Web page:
When nuclear reactors damaged by Japan’s earthquake and tsunami last month sent radiation levels surging near his home 16 miles away, Nobuaki Fujioka and his wife took a seven-hour bus ride to an evacuation center. After two weeks of sleeping on a gymnasium floor next to 236 others, he still has no idea when or if he can return.
“Going home is all I think about,” Fujioka, 65, said, resting on a futon in Nagaoka city’s Nanbu Gymnasium, in neighboring Niigata prefecture. “We are left completely in the dark about the future.”
Fujioka, who is from Minamisoma city, is one of about 9,000 evacuees from Fukushima prefecture living in 84 shelters in Niigata and part of the 159,828 who remain homeless across Japan following the 9.0-magnitude earthquake and tsunami on March 11. While Prime Minister Naoto Kan has promised to submit a spending package this month to parliament to pay for reconstruction, few details on the ground are deepening a sense of uncertainty and hampering local planning efforts.
“More information is needed for decision-making,” Haruo Kawakami, head of Nagaoka’s risk and disaster management division, said in an interview. Without more guidance from Fukushima or the central government, the city can’t go ahead with long-term plans such as building temporary housing, he said, prolonging the time families live on floors and rely on volunteer assistance.
Almost 55,000 homes were destroyed or damaged beyond repair by the disaster, according to the National Police Agency, and 27,688 are dead or missing as of 10 a.m. today. So far the Ministry of Land, Infrastructure and Transportation has requested the construction of 30,000 temporary homes by the end of May.
Under existing law, victims whose homes are destroyed by natural disasters are entitled to 1 million yen ($11,886) for damages and another 2 million yen for rebuilding. Half the payments are issued by the central government with the rest coming from the prefectures.
Chief Cabinet Secretary Yukio Edano said today Tokyo Electric Power Co., which owns the Fukushima Dai-Ichi nuclear power plant, is considering providing compensation for those forced from their homes.
“Regardless of the total amount of compensation, evacuees are very much in need of immediate financial relief,” Edano said. “At this moment, plans haven’t been finalized.”
The government has also set up a special team to assist residents near the reactor and intends to remove contamination and monitor the environment.
Radiation in the air above contaminated seawater near the Dai-Ichi plant has been measured at more than 1,000 millisieverts an hour, Tepco said April 2. Exposure to that level for an hour would trigger nausea, and four hours might lead to death within two months, according to the U.S. Environmental Protection Agency.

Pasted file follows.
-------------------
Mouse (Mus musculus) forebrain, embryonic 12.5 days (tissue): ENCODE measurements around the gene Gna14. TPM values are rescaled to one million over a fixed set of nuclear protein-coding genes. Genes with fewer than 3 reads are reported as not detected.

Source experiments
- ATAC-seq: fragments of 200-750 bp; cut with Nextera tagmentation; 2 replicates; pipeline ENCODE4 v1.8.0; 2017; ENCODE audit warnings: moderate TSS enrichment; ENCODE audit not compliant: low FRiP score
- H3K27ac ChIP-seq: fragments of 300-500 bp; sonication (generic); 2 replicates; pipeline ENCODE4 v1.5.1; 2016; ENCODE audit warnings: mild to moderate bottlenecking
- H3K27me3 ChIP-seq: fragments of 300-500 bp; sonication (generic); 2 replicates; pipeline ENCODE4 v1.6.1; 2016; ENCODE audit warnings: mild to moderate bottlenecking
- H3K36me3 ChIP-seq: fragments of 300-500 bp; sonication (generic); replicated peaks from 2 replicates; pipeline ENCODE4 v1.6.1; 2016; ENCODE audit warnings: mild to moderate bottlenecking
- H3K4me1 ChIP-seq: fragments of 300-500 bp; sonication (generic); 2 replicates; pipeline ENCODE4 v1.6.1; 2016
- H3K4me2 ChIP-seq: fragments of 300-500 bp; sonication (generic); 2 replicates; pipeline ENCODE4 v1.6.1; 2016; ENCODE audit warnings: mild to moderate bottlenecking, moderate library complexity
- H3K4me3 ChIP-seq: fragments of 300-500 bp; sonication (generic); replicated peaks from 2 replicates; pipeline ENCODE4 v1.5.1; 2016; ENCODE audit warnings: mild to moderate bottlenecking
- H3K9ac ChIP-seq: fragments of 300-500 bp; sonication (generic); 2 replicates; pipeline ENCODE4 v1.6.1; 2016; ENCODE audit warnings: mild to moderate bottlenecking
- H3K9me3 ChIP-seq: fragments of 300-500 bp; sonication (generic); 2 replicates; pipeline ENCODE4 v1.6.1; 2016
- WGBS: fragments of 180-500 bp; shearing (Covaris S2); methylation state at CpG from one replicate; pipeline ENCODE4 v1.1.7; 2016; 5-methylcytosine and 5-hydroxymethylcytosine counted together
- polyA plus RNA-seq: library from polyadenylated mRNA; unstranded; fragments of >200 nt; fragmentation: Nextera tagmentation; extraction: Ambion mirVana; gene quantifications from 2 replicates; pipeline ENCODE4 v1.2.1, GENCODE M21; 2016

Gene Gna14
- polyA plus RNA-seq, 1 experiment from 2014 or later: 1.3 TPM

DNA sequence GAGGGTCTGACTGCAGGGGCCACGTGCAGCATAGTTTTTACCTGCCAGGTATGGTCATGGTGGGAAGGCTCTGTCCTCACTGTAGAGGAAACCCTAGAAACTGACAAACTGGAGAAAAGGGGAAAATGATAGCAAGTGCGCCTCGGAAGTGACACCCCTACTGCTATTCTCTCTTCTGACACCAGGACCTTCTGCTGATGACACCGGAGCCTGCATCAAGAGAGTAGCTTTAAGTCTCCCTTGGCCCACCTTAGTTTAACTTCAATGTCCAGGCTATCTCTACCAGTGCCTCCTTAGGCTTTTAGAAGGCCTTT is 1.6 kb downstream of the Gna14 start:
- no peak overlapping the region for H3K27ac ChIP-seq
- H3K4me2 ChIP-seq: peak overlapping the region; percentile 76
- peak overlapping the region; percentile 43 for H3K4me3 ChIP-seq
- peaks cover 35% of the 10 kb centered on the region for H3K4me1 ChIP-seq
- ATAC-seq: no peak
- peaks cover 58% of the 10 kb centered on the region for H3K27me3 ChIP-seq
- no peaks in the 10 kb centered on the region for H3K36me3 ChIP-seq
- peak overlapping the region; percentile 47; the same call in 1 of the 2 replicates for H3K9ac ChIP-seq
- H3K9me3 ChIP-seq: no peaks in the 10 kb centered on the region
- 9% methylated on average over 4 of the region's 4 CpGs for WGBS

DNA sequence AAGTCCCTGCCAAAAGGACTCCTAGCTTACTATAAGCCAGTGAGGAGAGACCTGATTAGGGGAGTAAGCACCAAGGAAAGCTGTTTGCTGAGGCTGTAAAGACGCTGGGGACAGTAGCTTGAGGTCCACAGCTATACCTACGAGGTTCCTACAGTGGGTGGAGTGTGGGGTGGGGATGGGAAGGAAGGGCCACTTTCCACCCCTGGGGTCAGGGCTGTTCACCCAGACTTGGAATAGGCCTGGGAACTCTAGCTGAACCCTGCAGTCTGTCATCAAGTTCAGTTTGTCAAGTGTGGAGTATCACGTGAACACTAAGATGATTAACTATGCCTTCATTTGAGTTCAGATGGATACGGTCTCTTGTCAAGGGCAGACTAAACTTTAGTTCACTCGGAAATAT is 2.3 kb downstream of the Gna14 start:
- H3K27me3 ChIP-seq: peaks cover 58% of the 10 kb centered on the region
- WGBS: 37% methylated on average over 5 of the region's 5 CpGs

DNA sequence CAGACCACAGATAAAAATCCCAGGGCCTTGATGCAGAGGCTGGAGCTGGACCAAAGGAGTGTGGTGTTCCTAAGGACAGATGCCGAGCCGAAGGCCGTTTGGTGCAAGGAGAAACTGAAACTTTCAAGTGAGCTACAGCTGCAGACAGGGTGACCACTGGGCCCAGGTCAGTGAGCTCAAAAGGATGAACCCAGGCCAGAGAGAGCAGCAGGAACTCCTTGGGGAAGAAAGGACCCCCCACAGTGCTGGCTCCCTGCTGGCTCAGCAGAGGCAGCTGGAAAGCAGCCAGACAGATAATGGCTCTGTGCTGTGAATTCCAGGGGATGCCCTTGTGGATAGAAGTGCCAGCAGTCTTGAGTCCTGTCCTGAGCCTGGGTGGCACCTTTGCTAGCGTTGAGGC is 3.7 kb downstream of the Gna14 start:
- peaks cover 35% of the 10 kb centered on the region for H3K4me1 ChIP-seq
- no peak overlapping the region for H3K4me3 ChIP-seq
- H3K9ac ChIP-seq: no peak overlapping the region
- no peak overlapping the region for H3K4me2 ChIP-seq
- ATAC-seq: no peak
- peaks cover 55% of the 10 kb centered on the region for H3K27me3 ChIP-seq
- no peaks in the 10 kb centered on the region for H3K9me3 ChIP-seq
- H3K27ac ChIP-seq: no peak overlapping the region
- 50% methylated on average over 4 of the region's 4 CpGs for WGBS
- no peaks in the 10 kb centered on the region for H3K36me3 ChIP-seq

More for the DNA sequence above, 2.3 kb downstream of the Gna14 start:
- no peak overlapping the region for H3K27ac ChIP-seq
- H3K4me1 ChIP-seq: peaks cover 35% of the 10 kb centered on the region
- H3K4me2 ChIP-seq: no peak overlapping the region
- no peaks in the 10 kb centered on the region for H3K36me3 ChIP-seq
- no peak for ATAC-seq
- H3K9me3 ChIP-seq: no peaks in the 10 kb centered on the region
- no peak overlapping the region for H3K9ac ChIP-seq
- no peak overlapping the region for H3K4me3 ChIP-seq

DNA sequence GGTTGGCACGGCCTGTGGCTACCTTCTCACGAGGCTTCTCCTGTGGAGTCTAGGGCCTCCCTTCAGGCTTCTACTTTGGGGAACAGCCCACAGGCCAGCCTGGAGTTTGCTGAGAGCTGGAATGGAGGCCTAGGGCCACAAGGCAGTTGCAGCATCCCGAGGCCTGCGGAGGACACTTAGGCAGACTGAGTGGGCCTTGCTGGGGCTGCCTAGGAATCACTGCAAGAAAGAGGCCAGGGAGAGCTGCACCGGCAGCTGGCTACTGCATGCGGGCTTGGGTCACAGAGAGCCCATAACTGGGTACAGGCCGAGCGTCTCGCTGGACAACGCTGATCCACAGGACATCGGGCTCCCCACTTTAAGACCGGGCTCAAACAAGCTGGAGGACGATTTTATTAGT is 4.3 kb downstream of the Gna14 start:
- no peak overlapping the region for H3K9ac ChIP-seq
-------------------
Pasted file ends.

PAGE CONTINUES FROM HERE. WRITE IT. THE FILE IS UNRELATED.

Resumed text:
“At my age, radiation doesn’t worry me one bit,” said Katsumitsu Shibata, a 79-year-old retired electric wiring engineer whose house survived the earthquake and tsunami. He said he only agreed to leave Minamisoma because stores ran out of food. With two small bags and a backpack, he boarded one of eight buses organized by the city that left at 10:30 a.m. on March 19, arriving in Nagaoka seven hours later, Shibata said.
While the shelter offers ginger-infused foot baths and trips to a local hot springs to soothe occupants, some say they hunger most for information. Only 40 copies of the Fukushima Minpo and Fukushima Minyu newspapers are delivered to the shelter each day at the Nanbu Gymnasium, and they are often hoarded, said Michio Sanpei.
“Our mayor instructed us to evacuate, but since then, he’s completely disappeared,” Sanpei, 65, complained next to his wife Michiko, adding that no one knows how long their stay will be. “I don’t care what the message is. Some kind of message should be sent our way.”
As the start of the new school year approaches, Yurie Abe said she’s enrolled her 16-year-old daughter in the local Nagaoka Koryou High School.
“I have no idea when our school in Fukushima will re-open,” Abe said. Given the commute time, she and her daughter will move later this week to an apartment closer to the school, provided by the city for free, she said.
Niigata itself received assistance from other prefectures after a 6.6-magnitude earthquake in October 2004 killed more than 40 people and destroyed 6,000 buildings.
“We are definitely happy to give back,” Kawakami, of Nagaoka city hall said. “We just need more direction.”